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Product options for enhanced retirement income

Published online by Cambridge University Press:  09 November 2017


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Abstract

A new stream of research proposes how people can increase their income in retirement by pooling their mortality risk. How one of these mortality risk-sharing rules could be implemented in practice, as part of a retirement income scheme, is considered. A potential advantage of the scheme is that a retiree’s housing wealth can be monetised to provide an income stream. This would mean that retirees can continue living in their home, without needing to downsize. It may be most attractive to the millions of single pensioners, particularly those who are “asset-rich and cash-poor”. Other types of assets that could be included and how to mitigate selection risks are assessed. A way of smoothing the raw mortality credits in order to make the scheme more appealing to potential members is proposed. An illustrative premium calculation suggests that the cost of the smoothing is very small compared to the potential attractiveness of an enhanced, smoothed income.


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Sessional meetings: papers and abstracts of discussions
Creative Commons
This is an Open Access article, distributed under the terms of the Creative Commons Attribution licence (http://creativecommons.org/licenses/by/4.0/), which permits unrestricted re-use, distribution, and reproduction in any medium, provided the original work is properly cited.
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© Institute and Faculty of Actuaries 2017

1. Introduction

The problems facing ageing individuals and societies as the baby boom generation reaches retirement are well known and well documented:

  • The United Kingdom has a savings gap that has grown worse over time. Based on 2010 data, Aviva & Deloitte (Reference Aviva and Deloitte2010) estimate that there is €379 billion a year difference between the pension provision that people retiring between 2011 and 2051 in the United Kingdom will need, and the pension amount that they can expect to receive. This is further shown by the UK’s savings ratio which fell from over 10% in 1992 to <2% in 2008 before rising to around 7% in 2012 (Bunn et al., Reference Bunn, Le Roux, Johnson and McLeay2012, chart 1).

    Looking at pension scheme membership, the proportion of employees in workplace pension schemes fell from 55% in 1997 to 46% in 2012, with defined-benefit pension scheme membership falling from 46% to 28% in the same period (Office for National Statistics, 2013, page 11). The new mandatory automatic enrolment of UK employees into a workplace pension scheme may help improve pension savings, but it may be too little or too late for people who are approaching or in retirement.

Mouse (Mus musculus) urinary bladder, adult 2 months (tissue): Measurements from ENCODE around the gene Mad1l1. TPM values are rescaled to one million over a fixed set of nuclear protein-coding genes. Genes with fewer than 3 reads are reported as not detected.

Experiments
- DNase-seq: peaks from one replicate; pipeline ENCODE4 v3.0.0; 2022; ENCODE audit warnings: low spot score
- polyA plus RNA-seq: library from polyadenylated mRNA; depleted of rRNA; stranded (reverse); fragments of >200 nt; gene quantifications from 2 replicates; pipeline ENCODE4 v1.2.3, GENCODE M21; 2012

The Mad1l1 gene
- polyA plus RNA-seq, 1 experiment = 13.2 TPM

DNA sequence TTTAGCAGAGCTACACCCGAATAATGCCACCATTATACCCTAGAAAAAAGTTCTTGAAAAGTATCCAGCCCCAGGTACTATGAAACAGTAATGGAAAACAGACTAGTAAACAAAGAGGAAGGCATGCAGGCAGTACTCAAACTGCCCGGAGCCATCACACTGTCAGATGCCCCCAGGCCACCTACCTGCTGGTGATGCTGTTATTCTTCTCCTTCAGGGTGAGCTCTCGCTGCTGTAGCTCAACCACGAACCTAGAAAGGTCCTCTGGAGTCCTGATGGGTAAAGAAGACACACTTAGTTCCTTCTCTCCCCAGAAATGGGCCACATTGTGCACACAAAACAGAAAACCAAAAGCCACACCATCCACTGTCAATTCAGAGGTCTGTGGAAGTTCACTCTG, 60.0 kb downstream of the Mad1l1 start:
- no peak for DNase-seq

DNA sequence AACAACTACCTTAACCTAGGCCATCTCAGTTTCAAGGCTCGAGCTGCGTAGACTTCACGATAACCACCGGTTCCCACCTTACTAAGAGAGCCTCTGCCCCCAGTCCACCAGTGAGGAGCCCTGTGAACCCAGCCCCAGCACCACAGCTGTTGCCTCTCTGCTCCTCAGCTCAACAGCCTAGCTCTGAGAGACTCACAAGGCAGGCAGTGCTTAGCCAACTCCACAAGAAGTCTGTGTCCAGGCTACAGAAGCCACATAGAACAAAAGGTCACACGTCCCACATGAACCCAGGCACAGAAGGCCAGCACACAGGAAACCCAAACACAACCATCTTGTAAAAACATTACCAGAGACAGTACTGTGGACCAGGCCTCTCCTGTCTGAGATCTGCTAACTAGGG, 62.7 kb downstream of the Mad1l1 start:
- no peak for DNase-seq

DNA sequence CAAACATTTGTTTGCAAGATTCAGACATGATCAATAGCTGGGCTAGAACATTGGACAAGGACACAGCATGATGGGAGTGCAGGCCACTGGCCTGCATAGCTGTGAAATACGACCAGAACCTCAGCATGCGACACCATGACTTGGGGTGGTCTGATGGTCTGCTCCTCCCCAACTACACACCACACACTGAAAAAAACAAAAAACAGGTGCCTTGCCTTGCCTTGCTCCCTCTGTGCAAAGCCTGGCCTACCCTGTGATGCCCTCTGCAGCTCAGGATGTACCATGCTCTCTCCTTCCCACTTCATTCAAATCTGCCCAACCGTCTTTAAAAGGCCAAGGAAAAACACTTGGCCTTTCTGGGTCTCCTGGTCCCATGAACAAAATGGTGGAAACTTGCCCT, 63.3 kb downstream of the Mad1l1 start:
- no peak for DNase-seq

• The Government will increasingly struggle to fund State pensions as the dependency ratio, that is, the number of people over the State Pension Age for every 1,000 people of working age, grows. The long-term average dependency ratio from the mid-1970s to 2006 has been around 300 people over the State Pension Age for every 1,000 people of working age (Office for National Statistics, 2012, page 4). With the increases to the State Retirement Age, the dependency ratio is projected to rise to 342 (Office for National Statistics, 2012, page 4). However, the increase in State Pension Age ignores the challenge of older people finding work or having alternative sources of income to assist them financially.

  • With low interest rates, the cost of securing a lifelong retirement income is higher. Annuity ratesFootnote 1 have fallen from 11% in 1994 to 7% in 2007 (Cannon & Tonks, Reference Cannon and Tonks2009, figure 5.3). In January 2017, annuity rates were below 6%.Footnote 2 Further, Solvency II may have had an impact on annuity rates.Footnote 3

  • Longer life expectancies has further increased the cost of providing a pension income for life (Cannon & Tonks, Reference Cannon and Tonks2009).

  • The 2014 Budget gave greater freedom for people to not invest their pension savings in annuities. Product design has not yet caught up with this opportunity.

  • Many pensioners are asset-rich and income-poor. As an indicative example, based on the English Longitudinal Study of Ageing (ELSA) 2002/2003 wave, there were over 1 million pensioner householdsFootnote 4 who had incomes below £800 per month but lived in a house worth over £100,000.Footnote 5

These problems have been exacerbated by a number of myths.

1.1. Myth 1: “My house is my pension”

1.1.1. Reality

People still need somewhere to live, which makes it hard to release the “value” in a house.

Over 63% Of single pensioners own their home (around 2.7 million people), with the figure increasing to 86% for pensioner couples (around 4 million couples) (Department for Work and Pensions, 2014, table 1.1; Office for National Statistics, 2014, figure 3.12). The median net property wealth of single pensioners is £165,000, and the comparable value for pensioner couples is over £210,000 (Office for National Statistics, 2014, figure 3.13).